Many of us have beloved fur babies (dogs or cats) that are part of the family and share our homes and gardens with us.
When living with a pet it is important to check for dangers in the home which may cause harm.
This includes ensuring you have pet safe plants in the home and garden.
Unfortunately there are some plants that can be harmful to dogs and cats.
We all know someone with a dog that likes to eat everything and anything (labradors, golden retrievers and beagles I’m looking at you!) so it’s important to know what plants to avoid both indoors and out to help protect our pets.
Indoor plants are incredibly popular in our homes these days.
They help filter our air, look great and generally make us feel good.
However, there are some indoor plants to avoid if you keep pets inside (especially pets that may be tempted to nibble on said plants).
Indoor plants to avoid because they are toxic to pets include Devil’s Ivy, Aloe Vera, English Ivy, Dracaenas, Ficus sp., Diffenbachia, asparagus fern, Philodendrons and Zanzibar gem.
Instead, if you’re looking for a pet friendly indoor plant try plants such as parlour palms, Kentia palms, African violets, Boston ferns, bird’s nest ferns, spider plants, Calatheas, moth orchids, peperomia obtusifolia, prayer plants, ponytail palms and cast iron plant (aspidistra).
If you are unwilling to give up your indoor jungle and can’t bear to part with indoor plants that may be toxic to your pet, ensure that they are out of reach of your pet either up high on a shelf or in a room that they cannot access.
Outside in the garden, it is also important to be mindful of the plants you choose, especially if your cat or dog tends to like to chew plants.
Even ‘safe’ plants can cause discomfort or an allergic reaction to some animals, so it is important to keep an eye on them for any signs of distress.
Obviously there are too many plants to list here which are considered pet safe so I’m just going to focus on some of the plants that are the most toxic for pets.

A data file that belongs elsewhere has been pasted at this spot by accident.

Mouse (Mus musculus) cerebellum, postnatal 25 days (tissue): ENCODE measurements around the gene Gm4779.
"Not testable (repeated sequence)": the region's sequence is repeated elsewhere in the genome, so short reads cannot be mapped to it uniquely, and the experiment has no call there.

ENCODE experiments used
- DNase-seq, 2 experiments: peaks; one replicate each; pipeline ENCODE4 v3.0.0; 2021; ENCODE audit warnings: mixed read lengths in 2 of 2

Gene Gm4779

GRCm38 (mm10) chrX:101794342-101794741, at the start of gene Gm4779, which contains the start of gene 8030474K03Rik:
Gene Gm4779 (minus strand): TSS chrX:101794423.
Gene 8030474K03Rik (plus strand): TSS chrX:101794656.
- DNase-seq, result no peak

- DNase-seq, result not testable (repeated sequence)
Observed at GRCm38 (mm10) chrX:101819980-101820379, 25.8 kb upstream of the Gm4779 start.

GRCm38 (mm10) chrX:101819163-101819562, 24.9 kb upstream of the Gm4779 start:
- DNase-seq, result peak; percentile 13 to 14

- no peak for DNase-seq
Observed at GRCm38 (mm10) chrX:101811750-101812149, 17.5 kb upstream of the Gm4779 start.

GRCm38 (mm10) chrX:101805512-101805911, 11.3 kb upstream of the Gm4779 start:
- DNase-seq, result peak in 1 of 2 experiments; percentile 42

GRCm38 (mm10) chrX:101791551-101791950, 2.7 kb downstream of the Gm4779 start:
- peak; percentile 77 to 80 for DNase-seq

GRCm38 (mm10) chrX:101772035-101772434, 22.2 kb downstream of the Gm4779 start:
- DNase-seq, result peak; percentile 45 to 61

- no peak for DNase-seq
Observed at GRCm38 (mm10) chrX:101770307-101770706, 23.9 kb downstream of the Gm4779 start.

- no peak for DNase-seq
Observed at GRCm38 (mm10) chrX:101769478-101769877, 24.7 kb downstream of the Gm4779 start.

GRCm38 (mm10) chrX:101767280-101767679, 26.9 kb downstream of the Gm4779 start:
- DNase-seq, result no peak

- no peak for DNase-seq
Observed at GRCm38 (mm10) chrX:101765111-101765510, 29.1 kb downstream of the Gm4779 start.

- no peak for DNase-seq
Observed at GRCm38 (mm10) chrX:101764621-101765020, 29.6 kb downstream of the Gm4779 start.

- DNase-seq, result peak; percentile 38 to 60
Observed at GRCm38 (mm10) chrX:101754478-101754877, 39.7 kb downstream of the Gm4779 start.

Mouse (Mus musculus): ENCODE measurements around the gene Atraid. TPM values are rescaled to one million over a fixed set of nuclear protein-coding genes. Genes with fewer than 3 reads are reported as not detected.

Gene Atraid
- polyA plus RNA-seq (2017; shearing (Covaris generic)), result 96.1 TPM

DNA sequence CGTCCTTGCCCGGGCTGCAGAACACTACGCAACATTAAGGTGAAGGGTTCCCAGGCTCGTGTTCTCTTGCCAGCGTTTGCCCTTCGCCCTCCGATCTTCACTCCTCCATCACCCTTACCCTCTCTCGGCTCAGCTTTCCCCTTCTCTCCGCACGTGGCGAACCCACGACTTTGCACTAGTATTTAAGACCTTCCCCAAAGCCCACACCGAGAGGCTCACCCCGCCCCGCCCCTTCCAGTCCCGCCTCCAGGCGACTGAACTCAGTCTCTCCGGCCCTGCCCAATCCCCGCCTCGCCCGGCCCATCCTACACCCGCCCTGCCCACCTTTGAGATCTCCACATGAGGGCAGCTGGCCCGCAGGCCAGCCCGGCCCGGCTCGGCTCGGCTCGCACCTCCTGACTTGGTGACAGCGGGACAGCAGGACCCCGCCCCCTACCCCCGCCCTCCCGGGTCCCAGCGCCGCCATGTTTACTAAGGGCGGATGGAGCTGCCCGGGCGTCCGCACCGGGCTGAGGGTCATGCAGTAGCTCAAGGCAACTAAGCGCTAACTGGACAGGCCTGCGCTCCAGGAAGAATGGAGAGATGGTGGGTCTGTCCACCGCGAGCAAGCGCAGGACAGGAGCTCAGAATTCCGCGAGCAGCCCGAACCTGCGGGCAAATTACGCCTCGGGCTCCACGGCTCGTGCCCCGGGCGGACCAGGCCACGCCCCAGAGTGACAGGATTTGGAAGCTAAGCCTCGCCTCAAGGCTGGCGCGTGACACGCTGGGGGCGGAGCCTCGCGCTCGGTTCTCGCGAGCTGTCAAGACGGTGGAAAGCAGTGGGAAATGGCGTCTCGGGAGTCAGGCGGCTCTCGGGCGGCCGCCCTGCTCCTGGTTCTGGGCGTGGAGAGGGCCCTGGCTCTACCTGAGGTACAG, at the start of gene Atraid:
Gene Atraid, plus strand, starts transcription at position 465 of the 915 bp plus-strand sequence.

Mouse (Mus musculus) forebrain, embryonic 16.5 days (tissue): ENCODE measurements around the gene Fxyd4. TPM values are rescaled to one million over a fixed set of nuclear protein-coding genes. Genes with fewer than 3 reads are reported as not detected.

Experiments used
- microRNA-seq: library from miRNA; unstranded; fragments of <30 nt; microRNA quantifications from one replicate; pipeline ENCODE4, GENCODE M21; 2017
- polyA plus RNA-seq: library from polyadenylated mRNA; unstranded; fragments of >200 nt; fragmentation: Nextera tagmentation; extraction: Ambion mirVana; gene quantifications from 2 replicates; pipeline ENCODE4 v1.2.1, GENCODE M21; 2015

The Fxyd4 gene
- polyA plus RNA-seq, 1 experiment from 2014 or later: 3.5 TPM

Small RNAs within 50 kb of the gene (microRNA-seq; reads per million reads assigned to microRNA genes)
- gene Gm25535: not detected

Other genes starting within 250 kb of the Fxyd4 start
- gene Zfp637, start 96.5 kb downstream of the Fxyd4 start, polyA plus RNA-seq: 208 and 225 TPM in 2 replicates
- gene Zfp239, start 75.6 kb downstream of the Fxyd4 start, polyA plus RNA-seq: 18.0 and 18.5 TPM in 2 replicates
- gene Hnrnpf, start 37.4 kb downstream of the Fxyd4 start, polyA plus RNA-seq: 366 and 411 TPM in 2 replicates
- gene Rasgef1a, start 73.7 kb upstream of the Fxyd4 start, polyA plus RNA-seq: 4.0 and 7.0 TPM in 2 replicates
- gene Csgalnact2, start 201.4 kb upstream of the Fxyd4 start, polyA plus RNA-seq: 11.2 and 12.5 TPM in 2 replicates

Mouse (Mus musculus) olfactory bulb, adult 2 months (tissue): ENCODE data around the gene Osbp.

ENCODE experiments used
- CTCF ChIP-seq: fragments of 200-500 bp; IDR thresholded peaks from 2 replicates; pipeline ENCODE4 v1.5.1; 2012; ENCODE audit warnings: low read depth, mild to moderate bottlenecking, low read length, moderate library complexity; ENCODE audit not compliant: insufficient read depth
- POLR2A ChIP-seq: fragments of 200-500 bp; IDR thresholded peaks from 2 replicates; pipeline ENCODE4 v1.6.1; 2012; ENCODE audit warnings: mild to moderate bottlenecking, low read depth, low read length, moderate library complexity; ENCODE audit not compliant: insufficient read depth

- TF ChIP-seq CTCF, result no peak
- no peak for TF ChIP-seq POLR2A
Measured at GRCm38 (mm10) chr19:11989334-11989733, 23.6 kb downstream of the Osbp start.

Plants outside in the garden to avoid include (but are not limited to): oleander, all types of lilliums, brunsfelsia, cycads, alocasias, Aloe Vera, azaleas, gardenias, many types of bulbs, ivy, lantana, chrysanthemums, hellebores, yuccas and basically any plant that has a white milky sap.
Like indoor plants, if you really love and just can’t give up the thought of not having some of these plants in your garden, just make sure they are out of reach from your furry friend by providing good fencing.
Training and supplying adequate toys will also help to keep your pet from chewing your plants (and digging holes in the garden)!
Keep in mind this list is not exhaustive, however it is a good start to understanding which plants to avoid.
It is always important to check on the toxicity of plants when choosing plants for a pet friendly garden and be extra vigilant if you know your pet has allergies already.
If you suspect your pet has ingested any of these harmful plants it’s best to call your vet as soon as possible.
There are many safe options out there that will help ensure that you, your pets and your garden can live in harmony together.
If you have any questions you would like answered, feel free to leave a comment online on the Barossa Mag’s website.
In the meantime, happy gardening!